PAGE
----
Rauner says giving workers a choice in benefits is a nod to Senate President John Cullerton, who has long argued the approach is the only constitutional pension solution. But Rikeesha Phelon, spokeswoman for the Chicago Democrat, called Rauner’s comments “lip service.” She said taking power away from unions and freezing salaries of working people isn’t what Cullerton had in mind.
Teachers across Illinois, state university employees, legislators and police and firefighters outside Chicago also would be given a choice in pension benefits.
They could choose to switch from the 3 percent cost-of-living increase, compounded annually, to an increase of either 3 percent or half the consumer price index — whichever is lower — that’s not compounded. The other option is to base pension benefits off of salary earned to this point, and not on any future salary increases.
Rauner’s plan would give Chicago and other local governments until 2055 — rather than 2040 — to get their police and fire pension systems to 90 percent funding, thereby reducing the annual payment. It also states that revenue from a future Chicago casino, which the Legislature would still need to approve, would go to the police and fire pensions.
The governor also is proposing the state pick up the employer costs for Chicago Public Schools’ teacher pensions. Currently those costs are covered by Chicago taxpayers, even though the state makes the payments for other Illinois school districts.
New police officers and firefighters would be put into a so-called “Tier 3″ plan, which would be a hybrid of a pension plan and a 401(k)-style defined contribution plan.
Rauner wants to give local governments the ability to file Chapter 9 bankruptcy — an idea he’s pitched as a possible solution to Chicago Public Schools’ financial mess.
Emanuel has said it’s “the wrong thing to do.” Madigan also indicated he opposes the idea.
Any contract could be vacated if the County, State or City just didn’t want to live up to their agreements and just say “We can’t afford it” and declare bankruptcy to get out from under their debt!
(This article is from the Associated Press)
Late tonight, a tentative agreement was reached with the County that will run through November 30, 2017.
Details on this agreement will be made available at contract ratification meetings, which will be held at all major worksites on Tuesday, July 14th. Only registered full dues members can vote for ratification. Times to be posted.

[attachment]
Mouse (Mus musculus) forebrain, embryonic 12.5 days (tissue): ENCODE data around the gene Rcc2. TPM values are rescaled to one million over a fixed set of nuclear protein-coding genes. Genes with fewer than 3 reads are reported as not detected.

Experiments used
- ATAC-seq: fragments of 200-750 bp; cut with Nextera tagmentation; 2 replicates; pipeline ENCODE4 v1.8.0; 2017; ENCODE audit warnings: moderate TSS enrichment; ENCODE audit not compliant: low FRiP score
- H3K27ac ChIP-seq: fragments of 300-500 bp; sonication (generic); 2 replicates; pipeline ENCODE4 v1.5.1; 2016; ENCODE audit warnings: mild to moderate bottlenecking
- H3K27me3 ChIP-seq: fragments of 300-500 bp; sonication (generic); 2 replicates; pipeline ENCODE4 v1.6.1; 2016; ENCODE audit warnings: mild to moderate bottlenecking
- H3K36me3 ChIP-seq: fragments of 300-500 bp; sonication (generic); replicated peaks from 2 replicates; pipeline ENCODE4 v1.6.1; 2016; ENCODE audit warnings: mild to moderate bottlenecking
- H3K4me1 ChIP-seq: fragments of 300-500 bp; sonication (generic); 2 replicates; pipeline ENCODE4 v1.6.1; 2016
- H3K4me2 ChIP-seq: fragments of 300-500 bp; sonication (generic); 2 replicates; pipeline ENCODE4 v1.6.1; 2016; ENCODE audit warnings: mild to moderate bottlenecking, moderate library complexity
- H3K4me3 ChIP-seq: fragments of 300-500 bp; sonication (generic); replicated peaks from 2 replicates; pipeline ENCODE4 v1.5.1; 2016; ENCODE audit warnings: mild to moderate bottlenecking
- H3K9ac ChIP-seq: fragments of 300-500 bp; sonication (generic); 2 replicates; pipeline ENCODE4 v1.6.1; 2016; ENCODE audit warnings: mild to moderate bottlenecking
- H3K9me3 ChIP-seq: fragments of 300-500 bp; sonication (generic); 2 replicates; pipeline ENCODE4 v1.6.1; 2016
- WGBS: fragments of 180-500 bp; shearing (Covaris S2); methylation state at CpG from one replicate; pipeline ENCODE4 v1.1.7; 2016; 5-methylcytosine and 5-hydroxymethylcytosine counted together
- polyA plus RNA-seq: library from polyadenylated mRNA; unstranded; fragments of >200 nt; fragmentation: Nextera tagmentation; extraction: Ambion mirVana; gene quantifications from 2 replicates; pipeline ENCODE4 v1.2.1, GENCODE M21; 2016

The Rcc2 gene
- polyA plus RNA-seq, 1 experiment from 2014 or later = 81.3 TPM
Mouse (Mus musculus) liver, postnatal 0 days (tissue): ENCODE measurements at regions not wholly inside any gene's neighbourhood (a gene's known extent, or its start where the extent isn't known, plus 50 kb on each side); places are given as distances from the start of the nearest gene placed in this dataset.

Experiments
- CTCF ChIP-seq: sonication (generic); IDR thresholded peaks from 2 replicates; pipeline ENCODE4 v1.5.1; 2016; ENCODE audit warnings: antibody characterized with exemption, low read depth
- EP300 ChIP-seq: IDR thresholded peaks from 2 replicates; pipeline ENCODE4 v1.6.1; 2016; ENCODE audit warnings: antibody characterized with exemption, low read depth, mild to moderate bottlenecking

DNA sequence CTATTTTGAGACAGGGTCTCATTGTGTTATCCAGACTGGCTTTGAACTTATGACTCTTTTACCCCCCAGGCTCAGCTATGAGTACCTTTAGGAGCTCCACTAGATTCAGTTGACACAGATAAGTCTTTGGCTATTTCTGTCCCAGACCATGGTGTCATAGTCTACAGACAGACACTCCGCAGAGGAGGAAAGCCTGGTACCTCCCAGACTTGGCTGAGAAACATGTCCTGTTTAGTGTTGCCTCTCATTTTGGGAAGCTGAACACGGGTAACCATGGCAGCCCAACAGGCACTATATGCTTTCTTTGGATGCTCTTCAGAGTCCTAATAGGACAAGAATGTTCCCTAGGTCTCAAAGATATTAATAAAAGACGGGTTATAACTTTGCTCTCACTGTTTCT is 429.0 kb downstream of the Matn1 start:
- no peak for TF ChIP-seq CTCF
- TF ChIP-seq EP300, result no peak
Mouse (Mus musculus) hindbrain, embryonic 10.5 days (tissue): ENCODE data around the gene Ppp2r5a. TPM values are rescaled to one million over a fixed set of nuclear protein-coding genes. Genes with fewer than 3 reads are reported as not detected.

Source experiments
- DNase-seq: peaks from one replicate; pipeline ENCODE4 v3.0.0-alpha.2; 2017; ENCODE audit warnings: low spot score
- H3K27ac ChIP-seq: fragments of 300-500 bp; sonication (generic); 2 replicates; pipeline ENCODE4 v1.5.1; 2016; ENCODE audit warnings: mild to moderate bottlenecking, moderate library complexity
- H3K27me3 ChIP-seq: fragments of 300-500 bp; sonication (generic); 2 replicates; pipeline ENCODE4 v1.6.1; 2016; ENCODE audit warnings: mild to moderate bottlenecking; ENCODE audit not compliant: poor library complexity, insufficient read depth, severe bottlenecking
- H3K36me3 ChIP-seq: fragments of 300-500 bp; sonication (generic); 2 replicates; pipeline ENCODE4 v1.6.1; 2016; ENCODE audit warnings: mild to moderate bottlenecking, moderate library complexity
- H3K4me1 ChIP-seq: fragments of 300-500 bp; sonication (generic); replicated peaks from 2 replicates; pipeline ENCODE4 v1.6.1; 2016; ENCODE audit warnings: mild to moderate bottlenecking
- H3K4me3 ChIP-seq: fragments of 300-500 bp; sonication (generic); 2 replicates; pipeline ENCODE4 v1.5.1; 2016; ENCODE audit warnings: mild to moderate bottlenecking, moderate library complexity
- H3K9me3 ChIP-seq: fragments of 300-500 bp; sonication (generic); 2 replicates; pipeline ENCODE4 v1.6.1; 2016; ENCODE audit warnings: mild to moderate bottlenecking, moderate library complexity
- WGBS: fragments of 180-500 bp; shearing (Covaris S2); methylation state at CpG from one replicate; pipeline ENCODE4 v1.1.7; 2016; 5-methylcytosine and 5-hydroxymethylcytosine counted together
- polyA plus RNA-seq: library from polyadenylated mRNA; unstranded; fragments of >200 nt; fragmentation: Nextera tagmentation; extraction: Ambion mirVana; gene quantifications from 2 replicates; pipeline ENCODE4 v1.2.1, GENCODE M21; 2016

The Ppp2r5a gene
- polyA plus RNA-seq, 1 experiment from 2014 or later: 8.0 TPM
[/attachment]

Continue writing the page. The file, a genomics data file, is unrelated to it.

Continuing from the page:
The contract does include retro pay and pay raises throughout its term, as previously agreed upon by other unions.
All full dues members will be allowed to vote on work time. Those having to travel will be allotted time also to vote at the closest major work site.
See you on Tuesday!
We have received information from our HR Department concerning who should provide what information to the department.
If you are already a member of a weapons unit in APD, you will be required to provide a copy of your FOID card and blue card to management.
If you are a regular probation officer, who has an FOID card and a conceal carry permit, you do not have to provide this information to the department. It’s optional on your part to provide this information.
Now if anyone is planning to transfer to a weapons unit in the future, having a copy of a current FOID card on file may streamline the transfer process.
As with any information that you must report to management, it’s optional unless it’s marked “mandatory”.
We don’t get it anymore. We know your frustrated. How the hell do you think we feel? We ask you to participate in job actions that will benefit you, and 50 people show up. We ask you to make a phone call, from home, your cell or your desk that will benefit you in the end, and we get flak. So now we’re asking, “What the Hell do YOU Want?!?!”
Most of you received an email or a fax asking you to call your legislators in Springfield to save your own pension. We don’t have numbers on how many of you already did this, but if past practice holds true, most of you haven’t called yet. Pensions aren’t part of the ongoing contract bargaining sessions, so if you don’t care if your pension gets screwed over with more contributions and less benefits you have no one to blame but yourself.